1

Plastic Rap

"If plastic had been invented when the Pilgrims sailed from Plymouth, England, to North America—and the Mayflower had been stocked with bottled water and plastic-wrapped snacks—their plastic trash would likely still be around, four centuries later ... Because plastic wasn't invented until the late 19th century, and production really only took off around 1950, we have a mere 9.2 billion tons of the stuff to deal with. Of that, more than 6.9 billion tons have become waste. And of that waste, a staggering 6.3 billion tons never made it to a recycling bin." The glut of plastic waste in our landfills and waterways feels like an old story. But it's actually a pretty modern problem, and it's also one that's only getting worse. NatGeo has a solid report (with some jaw-dropping photos) that provides a good overview of how bad the problem is (bad), and what's being done about it (not enough). We Made Plastic. We Depend On It. Now We're Drowning In It.

+ Forty percent of plastic produced is packaging, used just once and then discarded. Nearly half of all plastic ever manufactured has been made since 2000. Here are some fast facts about plastic pollution.

2

Car Oversharing

Not only is the repo man busy these days, he's now armed with the technology to be ruthlessly efficient. From WaPo: The surprising return of the repo man. "Technology has made the repo man ruthlessly efficient, allowing this familiar angel of financial calamity to capitalize on a dark corner of the United States' strong economy: the soaring number of people falling behind on their car payments."

3

Kim Jong Unreliable

"We'll have to see." So said President Trump when asked if the June 12th summit with Kim Jong Un was still on. North Korea dramatically (if not unexpectedly) changed its tune over the past twenty-four hours, "saying the United States must stop insisting that the North 'unilaterally' abandon its nuclear weapons program and stop talking about a Libya-style solution to the standoff." (In other words, "stop saying the meeting is about the one thing the meeting has always been about.")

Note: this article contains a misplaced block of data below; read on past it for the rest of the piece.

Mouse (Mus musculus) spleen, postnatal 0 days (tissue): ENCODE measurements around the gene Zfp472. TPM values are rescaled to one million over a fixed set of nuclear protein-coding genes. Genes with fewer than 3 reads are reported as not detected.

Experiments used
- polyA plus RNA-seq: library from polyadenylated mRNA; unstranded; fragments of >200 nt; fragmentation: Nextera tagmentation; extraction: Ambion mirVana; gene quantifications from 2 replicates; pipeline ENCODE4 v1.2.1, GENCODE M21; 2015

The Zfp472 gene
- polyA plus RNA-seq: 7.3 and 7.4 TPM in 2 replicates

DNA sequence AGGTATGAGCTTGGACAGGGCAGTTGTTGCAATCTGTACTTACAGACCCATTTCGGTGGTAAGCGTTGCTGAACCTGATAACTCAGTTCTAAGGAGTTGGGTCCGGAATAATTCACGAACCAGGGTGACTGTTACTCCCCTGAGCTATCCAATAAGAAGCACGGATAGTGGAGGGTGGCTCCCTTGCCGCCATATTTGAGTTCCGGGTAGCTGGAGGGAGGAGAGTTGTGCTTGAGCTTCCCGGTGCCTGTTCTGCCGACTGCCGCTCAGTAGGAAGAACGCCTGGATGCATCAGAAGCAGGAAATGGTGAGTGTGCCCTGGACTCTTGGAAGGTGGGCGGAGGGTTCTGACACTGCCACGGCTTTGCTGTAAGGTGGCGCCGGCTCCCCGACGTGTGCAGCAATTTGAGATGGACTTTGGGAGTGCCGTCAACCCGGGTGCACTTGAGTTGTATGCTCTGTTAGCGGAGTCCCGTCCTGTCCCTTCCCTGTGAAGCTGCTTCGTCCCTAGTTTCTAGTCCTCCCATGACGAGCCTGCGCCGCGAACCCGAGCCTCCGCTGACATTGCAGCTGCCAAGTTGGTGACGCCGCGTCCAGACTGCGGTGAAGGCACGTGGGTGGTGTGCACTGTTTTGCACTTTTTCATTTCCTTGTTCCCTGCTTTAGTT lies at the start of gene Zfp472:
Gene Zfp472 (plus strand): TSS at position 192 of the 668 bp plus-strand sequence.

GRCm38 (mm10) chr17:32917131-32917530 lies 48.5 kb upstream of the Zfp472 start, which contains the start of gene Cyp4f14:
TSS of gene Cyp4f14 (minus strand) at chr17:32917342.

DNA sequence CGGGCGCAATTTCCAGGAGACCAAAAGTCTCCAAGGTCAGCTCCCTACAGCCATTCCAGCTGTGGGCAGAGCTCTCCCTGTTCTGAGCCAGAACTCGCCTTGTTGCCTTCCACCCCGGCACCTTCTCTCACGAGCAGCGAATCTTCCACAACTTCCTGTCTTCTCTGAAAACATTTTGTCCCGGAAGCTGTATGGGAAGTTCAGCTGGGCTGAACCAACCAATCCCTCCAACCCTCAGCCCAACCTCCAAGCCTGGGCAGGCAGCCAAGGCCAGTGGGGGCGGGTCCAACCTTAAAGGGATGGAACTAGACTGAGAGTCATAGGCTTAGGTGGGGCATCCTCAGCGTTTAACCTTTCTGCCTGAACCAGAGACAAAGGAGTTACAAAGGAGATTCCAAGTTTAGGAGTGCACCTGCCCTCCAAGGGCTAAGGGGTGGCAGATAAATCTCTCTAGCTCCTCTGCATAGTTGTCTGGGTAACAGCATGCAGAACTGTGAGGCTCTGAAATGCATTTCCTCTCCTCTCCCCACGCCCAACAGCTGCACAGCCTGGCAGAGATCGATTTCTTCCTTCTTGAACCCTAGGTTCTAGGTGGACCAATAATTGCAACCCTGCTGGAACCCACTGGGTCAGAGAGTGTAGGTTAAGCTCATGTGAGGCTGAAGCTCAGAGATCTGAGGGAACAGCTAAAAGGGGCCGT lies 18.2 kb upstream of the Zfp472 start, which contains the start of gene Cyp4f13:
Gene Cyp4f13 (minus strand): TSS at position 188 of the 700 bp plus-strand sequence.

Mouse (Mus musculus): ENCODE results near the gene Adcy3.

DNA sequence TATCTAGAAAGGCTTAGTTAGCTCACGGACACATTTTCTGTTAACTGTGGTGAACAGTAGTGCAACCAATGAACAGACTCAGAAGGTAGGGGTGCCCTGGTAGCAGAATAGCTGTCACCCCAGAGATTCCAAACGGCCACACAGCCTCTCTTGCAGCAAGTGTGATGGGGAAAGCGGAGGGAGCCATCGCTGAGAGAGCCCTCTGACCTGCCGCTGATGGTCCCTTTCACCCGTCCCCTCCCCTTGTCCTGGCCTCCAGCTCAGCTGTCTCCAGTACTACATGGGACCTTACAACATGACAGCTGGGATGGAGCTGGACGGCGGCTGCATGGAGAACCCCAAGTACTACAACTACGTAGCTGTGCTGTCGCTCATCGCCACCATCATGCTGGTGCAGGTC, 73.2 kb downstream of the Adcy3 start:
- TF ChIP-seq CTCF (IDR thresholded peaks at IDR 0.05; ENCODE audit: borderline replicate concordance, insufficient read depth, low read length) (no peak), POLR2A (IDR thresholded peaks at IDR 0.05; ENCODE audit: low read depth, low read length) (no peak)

+ WaPo: A timeline of North Korea's backtracking on denuclearization talks.

+ "We do not hide our feeling of repugnance towards him." The North Koreans are not big fans of John Bolton.

4

Do Not Enter

"Every stage in the process works like the assembly line in a factory — each station knows exactly what to do and how to do the hand-off to the next step ... This fiscal year, the administration essentially ‘broke' the assembly line in multiple places at the same time." Through policies and bureaucratic tweaks, "the flow of refugees to the United States has slowed nearly to a halt." NYT: Apartments Are Stocked, Toys Donated. Only the Refugees Are Missing.

+ WaPo: "The Trump administration is making preparations to hold immigrant children on military bases, according to Defense Department communications, the latest sign the government is moving forward with plans to split up families who cross the border illegally."

5

Presale Code Red

"You waited weeks for tickets to become available, only for them to sell out in minutes—and then appear shortly thereafter on reseller websites, at a huge markup. Or you managed to get the tickets into your shopping cart, only to discover while checking out that there's a hefty 'processing fee.'" The New Republic: The Ticket Monopoly Is Worse Than Ever (Thanks, Obama).